Cook: People who have followed your advice over the past four years aren’t too happy. What do you say to them now?
Butler: No one has a reason to be happy about silver's price performance, unless you are buying now (which you should be). However, I don't know why anyone would be unhappy with anything I've written, for a number of reasons.
Cook. Like what?
Butler: Like I didn't just start writing about silver four years ago. My public writing on silver dates back much longer than that and it seems arbitrary to pick the absolute top as the starting point for judgment. Look, I know the price decline has been terrible for those holding silver, but don't confuse that with what I've written.
Cook: How can we not?
Butler: As bullish as I have been and am now for the price of silver, it's not like I haven't explained this market better than anyone. Silver is manipulated in price and that explains two things – why it has gone lower and why it will explode in price. Anyone not recognizing that hasn't read what I've written very carefully.
Cook: Some people don’t think the decline has been due to manipulation. They think it’s supply and demand especially now with China imploding. Are you certain it’s only COMEX manipulating?
Butler: Not only is that 100% correct, but I'm surprised you would ask that. Think back to our first conversations some 15 years ago. I remember telling you in 2000 that silver was manipulated in price. Since then I've maintained that manipulation has made silver an outstanding investment value, which proved to be the case in the years following 2000 and will be the case again.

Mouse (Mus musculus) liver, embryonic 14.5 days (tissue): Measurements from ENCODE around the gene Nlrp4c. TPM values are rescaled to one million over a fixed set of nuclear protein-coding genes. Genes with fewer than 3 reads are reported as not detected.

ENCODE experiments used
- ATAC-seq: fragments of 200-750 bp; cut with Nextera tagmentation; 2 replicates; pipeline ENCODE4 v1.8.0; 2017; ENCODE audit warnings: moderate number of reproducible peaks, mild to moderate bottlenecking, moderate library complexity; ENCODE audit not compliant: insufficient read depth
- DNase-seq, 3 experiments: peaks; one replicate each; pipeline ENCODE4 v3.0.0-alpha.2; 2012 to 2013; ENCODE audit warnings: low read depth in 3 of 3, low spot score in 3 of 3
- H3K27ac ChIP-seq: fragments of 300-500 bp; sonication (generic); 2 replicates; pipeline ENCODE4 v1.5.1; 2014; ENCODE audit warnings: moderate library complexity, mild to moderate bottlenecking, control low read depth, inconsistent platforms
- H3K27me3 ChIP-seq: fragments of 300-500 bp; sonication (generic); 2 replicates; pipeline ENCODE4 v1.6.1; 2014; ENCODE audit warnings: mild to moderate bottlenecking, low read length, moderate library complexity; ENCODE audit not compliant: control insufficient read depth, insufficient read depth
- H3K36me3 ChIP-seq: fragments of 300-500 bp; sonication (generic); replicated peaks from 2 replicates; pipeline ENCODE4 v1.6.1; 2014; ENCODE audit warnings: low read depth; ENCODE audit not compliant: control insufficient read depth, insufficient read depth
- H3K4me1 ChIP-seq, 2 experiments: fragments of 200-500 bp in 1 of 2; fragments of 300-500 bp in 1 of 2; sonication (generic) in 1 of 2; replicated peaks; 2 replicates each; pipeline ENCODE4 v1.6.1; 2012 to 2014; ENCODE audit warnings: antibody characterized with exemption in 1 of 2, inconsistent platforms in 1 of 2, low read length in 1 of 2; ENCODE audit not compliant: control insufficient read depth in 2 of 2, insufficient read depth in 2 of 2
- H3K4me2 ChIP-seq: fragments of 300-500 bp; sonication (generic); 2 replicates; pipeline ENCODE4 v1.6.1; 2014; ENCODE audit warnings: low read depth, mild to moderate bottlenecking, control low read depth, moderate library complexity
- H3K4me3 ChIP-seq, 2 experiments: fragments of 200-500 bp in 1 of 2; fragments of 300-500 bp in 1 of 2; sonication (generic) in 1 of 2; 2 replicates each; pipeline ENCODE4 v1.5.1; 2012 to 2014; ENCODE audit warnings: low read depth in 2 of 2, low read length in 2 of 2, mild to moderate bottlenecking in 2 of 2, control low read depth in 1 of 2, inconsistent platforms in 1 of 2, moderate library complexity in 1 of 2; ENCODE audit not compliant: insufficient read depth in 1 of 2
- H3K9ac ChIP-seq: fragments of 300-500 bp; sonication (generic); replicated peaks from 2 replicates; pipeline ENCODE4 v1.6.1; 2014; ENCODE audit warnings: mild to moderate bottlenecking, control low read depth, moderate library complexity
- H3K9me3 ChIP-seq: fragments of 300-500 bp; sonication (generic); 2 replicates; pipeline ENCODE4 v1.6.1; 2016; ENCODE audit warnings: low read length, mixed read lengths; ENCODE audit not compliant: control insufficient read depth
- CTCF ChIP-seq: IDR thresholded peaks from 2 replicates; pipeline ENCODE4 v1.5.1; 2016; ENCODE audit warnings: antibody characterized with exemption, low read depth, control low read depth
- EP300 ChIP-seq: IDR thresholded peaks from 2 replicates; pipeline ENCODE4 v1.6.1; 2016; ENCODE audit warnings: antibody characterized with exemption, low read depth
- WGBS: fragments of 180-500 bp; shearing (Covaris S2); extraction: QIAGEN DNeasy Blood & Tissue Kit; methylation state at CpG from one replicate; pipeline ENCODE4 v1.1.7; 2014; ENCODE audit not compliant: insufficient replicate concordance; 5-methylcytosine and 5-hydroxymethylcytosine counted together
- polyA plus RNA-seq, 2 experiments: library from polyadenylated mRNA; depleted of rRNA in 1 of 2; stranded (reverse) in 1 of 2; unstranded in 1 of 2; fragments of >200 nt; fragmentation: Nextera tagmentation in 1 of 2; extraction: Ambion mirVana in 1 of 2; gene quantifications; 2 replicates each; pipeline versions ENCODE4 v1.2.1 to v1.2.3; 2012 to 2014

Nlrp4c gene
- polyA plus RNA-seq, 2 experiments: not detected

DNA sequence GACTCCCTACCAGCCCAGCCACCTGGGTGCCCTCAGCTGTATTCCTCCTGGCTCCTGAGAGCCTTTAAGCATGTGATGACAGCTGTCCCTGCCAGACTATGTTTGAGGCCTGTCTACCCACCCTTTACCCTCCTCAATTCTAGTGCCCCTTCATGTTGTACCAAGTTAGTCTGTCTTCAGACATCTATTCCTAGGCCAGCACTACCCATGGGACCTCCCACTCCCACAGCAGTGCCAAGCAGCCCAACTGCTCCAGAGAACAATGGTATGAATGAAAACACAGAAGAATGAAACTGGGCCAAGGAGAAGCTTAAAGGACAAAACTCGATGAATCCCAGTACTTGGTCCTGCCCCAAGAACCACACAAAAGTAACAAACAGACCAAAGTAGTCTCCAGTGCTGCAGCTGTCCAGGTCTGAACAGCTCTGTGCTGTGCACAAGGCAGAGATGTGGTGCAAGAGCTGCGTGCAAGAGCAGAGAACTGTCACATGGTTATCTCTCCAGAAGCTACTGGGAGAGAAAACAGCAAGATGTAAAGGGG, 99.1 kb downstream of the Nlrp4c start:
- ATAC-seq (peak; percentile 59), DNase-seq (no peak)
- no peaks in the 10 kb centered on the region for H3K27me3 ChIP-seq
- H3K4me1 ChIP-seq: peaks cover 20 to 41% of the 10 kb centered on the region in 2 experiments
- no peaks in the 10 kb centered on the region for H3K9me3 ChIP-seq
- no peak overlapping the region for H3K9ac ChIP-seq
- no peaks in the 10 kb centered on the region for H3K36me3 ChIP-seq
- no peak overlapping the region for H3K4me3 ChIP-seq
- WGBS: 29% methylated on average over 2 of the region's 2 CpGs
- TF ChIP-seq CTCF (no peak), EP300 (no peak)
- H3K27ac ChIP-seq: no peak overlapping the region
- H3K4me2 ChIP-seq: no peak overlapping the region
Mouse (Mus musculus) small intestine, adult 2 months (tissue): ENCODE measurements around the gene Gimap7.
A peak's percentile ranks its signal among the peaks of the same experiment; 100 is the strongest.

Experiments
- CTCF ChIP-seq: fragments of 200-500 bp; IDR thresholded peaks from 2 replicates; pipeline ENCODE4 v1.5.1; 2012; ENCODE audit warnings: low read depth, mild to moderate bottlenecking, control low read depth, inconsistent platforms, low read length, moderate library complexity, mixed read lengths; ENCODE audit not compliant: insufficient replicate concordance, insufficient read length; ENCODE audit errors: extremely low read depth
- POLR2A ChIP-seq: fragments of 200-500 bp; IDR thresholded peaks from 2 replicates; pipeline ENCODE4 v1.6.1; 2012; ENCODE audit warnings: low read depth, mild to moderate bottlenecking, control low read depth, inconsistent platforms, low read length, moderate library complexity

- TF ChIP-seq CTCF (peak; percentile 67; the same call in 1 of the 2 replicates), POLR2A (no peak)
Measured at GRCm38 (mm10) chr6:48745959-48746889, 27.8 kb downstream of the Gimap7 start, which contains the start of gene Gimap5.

Cook: I remember, but these past four years have been brutal.
Butler: We can’t change that. Why don't we concentrate on what silver is likely to do ahead?
Cook: Ok. What do you see ahead?
Butler: I see the same thing I saw in 2000, only far more extreme today. The reason silver was at $4 fifteen years ago is the same reason it is at $15 today – artificial price setting on the COMEX. And just as silver jumped more than tenfold in price from where it traded in 2000, I see it jumping tenfold from here.
Cook: You’ve been saying that for a long time. What’s any different now?
Butler: The price of silver is controlled by massive paper trading on the COMEX. Compared to 15 years ago, there has been an explosion in the numbers of people that get the meaning of the Commitment of Traders Report. The majority of precious metals commentary on the Internet now refers to the COT reports. And this COT commentary is appearing in the mainstream media as well.
Cook: So what?
Butler: As difficult as this report is to decipher, the fact that so many are discussing it today proves its importance. And once you understand it you understand how COMEX trading controls the price of silver and you understand what will likely occur in the future.
Cook: Which is?
Butler: The recent past has featured heavy speculative paper selling to the downside including massive physical buying by JPMorgan. Quite soon all that paper short selling by speculators is going to reverse and send prices higher. The artificial price pressure to the downside must turn around and propel prices higher because few if any of the speculative paper sellers can deliver actual metal and will be forced to buy back. It's just a matter of time.
Cook: How high can that take the price?
Butler: That depends on how aggressive the banks are in taking profits on the next silver rally, but we nearly tripled in price within months in 2011 and it wouldn't surprise me if the coming move is quicker and stronger.
Cook: What about for the longer term?
Butler: A tenfold gain or even more would not surprise me. Silver still very much offers the profit opportunity of a lifetime.